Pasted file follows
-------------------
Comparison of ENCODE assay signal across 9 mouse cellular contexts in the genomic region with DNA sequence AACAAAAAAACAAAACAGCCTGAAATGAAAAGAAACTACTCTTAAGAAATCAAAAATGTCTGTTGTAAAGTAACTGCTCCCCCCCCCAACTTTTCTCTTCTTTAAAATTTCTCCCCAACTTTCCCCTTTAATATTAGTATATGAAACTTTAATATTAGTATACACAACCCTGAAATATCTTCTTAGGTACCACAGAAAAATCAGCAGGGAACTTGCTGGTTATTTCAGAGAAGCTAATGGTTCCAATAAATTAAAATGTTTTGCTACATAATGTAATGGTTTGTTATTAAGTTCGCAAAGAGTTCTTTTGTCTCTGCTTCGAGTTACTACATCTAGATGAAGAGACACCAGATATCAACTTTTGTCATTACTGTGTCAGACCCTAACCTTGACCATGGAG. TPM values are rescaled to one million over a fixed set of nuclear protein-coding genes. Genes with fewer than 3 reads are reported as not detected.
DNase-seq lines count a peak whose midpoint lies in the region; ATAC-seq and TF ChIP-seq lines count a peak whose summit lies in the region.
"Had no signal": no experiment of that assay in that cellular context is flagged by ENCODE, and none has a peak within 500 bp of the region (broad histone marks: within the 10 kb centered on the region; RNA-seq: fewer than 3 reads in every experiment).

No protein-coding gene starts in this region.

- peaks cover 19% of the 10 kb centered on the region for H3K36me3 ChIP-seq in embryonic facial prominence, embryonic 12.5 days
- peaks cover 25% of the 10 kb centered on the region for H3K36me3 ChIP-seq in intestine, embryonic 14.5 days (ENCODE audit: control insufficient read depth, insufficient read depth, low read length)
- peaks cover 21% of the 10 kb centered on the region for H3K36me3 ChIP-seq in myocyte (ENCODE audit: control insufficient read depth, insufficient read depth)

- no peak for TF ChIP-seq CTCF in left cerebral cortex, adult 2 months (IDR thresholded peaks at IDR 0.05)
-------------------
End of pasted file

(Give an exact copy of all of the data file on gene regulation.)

Comparison of ENCODE assay signal across 9 mouse cellular contexts in the genomic region with DNA sequence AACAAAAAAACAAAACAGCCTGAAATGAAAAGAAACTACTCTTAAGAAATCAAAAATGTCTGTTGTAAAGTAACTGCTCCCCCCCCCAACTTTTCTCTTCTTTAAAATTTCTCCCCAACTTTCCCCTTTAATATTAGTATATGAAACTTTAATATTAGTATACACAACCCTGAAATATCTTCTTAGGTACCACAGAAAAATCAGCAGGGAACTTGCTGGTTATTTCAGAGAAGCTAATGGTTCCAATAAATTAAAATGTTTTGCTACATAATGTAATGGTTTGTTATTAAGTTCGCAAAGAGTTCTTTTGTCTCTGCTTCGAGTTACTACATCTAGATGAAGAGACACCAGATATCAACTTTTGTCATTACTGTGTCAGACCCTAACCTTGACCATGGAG. TPM values are rescaled to one million over a fixed set of nuclear protein-coding genes. Genes with fewer than 3 reads are reported as not detected.
DNase-seq lines count a peak whose midpoint lies in the region; ATAC-seq and TF ChIP-seq lines count a peak whose summit lies in the region.
"Had no signal": no experiment of that assay in that cellular context is flagged by ENCODE, and none has a peak within 500 bp of the region (broad histone marks: within the 10 kb centered on the region; RNA-seq: fewer than 3 reads in every experiment).

No protein-coding gene starts in this region.

- peaks cover 19% of the 10 kb centered on the region for H3K36me3 ChIP-seq in embryonic facial prominence, embryonic 12.5 days
- peaks cover 25% of the 10 kb centered on the region for H3K36me3 ChIP-seq in intestine, embryonic 14.5 days (ENCODE audit: control insufficient read depth, insufficient read depth, low read length)
- peaks cover 21% of the 10 kb centered on the region for H3K36me3 ChIP-seq in myocyte (ENCODE audit: control insufficient read depth, insufficient read depth)

- no peak for TF ChIP-seq CTCF in left cerebral cortex, adult 2 months (IDR thresholded peaks at IDR 0.05)